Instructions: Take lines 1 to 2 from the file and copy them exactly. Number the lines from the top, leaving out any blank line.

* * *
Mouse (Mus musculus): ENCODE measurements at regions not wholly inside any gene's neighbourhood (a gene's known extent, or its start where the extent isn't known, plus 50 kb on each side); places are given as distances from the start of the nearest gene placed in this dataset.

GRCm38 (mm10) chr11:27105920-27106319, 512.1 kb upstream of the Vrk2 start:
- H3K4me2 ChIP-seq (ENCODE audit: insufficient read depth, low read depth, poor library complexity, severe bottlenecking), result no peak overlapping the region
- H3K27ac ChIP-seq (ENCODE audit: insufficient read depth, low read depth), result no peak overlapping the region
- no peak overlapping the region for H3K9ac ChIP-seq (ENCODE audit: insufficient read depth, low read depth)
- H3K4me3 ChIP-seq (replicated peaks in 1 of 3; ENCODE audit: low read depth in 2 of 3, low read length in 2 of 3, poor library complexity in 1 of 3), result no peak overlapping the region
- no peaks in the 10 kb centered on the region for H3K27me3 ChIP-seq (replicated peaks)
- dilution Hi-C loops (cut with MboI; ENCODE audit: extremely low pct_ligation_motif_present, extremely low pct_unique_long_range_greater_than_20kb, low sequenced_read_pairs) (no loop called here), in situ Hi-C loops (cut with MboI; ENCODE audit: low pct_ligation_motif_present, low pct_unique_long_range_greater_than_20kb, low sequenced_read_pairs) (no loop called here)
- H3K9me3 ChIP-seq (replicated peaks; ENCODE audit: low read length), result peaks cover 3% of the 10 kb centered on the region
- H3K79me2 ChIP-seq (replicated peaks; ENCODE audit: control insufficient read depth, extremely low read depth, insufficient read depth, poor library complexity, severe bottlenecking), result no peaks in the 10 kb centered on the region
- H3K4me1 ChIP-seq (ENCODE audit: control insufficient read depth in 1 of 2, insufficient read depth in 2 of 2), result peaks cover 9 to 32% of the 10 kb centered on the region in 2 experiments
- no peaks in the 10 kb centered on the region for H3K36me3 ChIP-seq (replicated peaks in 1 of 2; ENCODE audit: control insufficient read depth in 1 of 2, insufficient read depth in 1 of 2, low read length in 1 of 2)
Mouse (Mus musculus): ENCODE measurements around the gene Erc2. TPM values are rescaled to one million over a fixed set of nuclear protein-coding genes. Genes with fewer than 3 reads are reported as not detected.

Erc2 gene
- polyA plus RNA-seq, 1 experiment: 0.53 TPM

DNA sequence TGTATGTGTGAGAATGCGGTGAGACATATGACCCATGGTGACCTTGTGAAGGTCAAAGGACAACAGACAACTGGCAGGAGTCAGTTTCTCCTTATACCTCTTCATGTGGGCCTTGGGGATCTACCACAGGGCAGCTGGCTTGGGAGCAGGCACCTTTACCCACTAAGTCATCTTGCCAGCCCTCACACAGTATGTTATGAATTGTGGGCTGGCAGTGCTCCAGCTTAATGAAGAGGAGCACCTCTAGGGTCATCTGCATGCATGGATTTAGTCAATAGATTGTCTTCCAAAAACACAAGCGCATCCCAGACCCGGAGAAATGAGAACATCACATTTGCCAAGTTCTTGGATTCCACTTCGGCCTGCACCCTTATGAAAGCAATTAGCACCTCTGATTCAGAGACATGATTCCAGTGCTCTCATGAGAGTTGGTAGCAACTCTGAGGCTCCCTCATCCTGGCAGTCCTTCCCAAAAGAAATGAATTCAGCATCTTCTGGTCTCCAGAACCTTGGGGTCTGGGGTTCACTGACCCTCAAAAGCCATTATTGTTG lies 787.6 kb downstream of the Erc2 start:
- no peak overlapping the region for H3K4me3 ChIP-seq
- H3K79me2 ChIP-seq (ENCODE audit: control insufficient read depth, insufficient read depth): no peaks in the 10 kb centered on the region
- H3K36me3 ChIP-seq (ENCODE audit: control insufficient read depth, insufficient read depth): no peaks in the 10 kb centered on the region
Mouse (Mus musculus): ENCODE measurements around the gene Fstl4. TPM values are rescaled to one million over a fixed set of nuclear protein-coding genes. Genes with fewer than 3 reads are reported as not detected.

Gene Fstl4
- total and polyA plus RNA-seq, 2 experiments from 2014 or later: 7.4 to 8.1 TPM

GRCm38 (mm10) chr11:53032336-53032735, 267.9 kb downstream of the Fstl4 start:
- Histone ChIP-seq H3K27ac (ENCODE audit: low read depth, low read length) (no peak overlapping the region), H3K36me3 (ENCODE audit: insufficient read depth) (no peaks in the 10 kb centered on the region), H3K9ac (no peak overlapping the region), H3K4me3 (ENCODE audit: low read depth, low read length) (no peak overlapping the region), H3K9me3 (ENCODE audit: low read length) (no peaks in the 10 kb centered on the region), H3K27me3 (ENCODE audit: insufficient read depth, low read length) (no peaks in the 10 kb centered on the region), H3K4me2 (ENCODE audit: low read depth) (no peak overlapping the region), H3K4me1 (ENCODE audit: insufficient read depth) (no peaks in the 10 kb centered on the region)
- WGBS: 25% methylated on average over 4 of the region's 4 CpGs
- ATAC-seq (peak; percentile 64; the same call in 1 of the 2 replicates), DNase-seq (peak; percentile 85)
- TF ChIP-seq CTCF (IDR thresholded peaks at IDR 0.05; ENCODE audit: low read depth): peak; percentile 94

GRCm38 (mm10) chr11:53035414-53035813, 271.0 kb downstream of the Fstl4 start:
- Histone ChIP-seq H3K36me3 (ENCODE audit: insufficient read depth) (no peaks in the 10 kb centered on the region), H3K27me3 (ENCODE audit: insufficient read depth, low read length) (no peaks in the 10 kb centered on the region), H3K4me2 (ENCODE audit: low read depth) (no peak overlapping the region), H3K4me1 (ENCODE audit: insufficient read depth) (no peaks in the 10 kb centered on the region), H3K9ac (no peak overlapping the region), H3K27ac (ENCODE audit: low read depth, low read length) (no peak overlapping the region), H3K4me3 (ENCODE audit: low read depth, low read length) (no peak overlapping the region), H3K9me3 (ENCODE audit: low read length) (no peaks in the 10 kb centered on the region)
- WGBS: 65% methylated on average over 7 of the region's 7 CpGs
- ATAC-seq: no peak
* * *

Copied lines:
Mouse (Mus musculus): ENCODE measurements at regions not wholly inside any gene's neighbourhood (a gene's known extent, or its start where the extent isn't known, plus 50 kb on each side); places are given as distances from the start of the nearest gene placed in this dataset.

GRCm38 (mm10) chr11:27105920-27106319, 512.1 kb upstream of the Vrk2 start: